On 6 June 2022, she criticized the decision of Cineworld to cancel screenings of the movie The Lady of Heaven as a sign of a creeping extra-parliamentary blasphemy law. She likened it to cancel culture, calling it a disaster for the arts, dangerous for free speech and a lesson to those who don't see a threat in identity politics.[36]

Personal life[edit]

Fox is the elder sister of British writer Fiona Fox and Gemma Fox.[37] Fiona was also a Living Marxism contributor and later became director of the non-profit organisation Science Media Centre.[15][38]


  1. ^ Murphy, Simon; Waterson, Jim (31 July 2020). "Evgeny Lebedev, Jo Johnson and Ian Botham among 36 peerage nominations". The Guardian. ISSN 0261-3077. Retrieved 8 April 2021 – via
  2. ^ Urwin, Rosamund (2 August 2020). "Brexit peer Claire Fox still wants to abolish Lords". The Sunday Times. Retrieved 13 May 2021.
  3. ^ a b c d e Jeffries, Stuart (19 November 2005). "Infamy's child – Stuart Jeffries finds Claire Fox still takes joy in riling the liberal left". The Guardian. Retrieved 25 July 2015.
  4. ^ {{cite web}}: Missing or empty |title= (help)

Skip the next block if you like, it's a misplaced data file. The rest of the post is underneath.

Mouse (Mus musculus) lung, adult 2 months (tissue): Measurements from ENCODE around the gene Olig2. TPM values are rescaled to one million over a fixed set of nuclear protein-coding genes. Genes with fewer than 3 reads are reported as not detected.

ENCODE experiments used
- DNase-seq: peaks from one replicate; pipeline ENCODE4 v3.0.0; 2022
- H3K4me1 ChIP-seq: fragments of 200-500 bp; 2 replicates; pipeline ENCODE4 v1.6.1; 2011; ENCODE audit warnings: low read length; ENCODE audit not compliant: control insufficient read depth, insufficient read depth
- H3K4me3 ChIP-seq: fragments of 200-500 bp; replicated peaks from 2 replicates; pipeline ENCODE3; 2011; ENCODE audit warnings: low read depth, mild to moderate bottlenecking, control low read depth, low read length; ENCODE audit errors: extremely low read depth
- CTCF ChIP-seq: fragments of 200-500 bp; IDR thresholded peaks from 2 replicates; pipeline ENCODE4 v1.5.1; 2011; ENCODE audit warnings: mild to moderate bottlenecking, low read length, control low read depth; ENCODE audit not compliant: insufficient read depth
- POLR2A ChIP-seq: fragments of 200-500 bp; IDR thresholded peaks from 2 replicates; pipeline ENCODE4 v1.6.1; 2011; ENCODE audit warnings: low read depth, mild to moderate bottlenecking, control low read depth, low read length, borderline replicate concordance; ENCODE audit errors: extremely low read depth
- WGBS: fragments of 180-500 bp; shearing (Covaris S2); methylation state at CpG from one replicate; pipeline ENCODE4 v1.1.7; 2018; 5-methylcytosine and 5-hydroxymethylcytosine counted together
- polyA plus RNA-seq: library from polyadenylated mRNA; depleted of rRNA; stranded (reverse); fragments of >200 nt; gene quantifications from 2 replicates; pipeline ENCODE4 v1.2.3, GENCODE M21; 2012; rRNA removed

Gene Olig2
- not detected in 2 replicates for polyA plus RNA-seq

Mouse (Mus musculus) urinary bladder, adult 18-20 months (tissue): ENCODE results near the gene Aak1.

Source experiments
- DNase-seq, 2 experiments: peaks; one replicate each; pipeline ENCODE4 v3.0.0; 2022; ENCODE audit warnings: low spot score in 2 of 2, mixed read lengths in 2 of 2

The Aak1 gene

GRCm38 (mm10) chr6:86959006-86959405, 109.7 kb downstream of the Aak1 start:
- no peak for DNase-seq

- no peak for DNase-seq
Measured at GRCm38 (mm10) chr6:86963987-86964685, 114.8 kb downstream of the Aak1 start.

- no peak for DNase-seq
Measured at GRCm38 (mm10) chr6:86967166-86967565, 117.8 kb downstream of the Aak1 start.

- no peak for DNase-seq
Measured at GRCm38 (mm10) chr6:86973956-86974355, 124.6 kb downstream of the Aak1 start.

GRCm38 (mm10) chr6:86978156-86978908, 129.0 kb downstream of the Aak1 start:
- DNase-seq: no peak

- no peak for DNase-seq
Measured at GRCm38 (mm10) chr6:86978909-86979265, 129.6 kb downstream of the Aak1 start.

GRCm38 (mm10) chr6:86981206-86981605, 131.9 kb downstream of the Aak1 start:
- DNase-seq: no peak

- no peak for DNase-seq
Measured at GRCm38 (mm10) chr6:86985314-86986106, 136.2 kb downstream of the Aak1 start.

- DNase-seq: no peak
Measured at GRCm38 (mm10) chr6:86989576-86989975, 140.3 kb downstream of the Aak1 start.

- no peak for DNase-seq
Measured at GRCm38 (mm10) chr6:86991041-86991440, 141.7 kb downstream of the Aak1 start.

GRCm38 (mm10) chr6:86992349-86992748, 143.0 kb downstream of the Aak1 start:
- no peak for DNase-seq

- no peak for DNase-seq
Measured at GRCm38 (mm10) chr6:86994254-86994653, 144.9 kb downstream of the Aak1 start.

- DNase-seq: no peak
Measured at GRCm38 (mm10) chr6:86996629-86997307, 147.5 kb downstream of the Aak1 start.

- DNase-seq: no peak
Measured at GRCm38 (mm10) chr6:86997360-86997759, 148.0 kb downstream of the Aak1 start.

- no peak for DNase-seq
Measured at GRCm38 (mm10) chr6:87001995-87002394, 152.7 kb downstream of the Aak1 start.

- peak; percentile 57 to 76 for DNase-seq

5. ^ {{cite web}}: Missing or empty |title= (help)
  6. ^ "Claire Fox: 'I'm not sectarian enough to say "I'm not going to say that because he's a Tory"'". The New Statesman: 2015 General Election Guide. Retrieved 17 July 2020.
  7. ^ a b "The Moral Maze – Claire Fox". The Moral Maze. BBC. Retrieved 11 January 2013.
  8. ^ Turner, Jenny (8 July 2010). "Who Are They? – Jenny Turner reports from the Battle of Ideas". London Review of Books. Retrieved 25 July 2015.
  9. ^ a b Pallister, David (8 July 2000). "Life after Living Marxism: Fighting for freedom – to offend, outrage and question everything". The Guardian. Retrieved 23 April 2019.
  10. ^ Smith, Evan (21 November 2022). "A Platform for Working Class Unity? The Revolutionary Communist Party's The Red Front and the pre-history of Living Marxism/Spiked Online in the 1980s". Contemporary British History. Informa UK Limited: 1–39. doi:10.1080/13619462.2022.2142780. ISSN 1361-9462.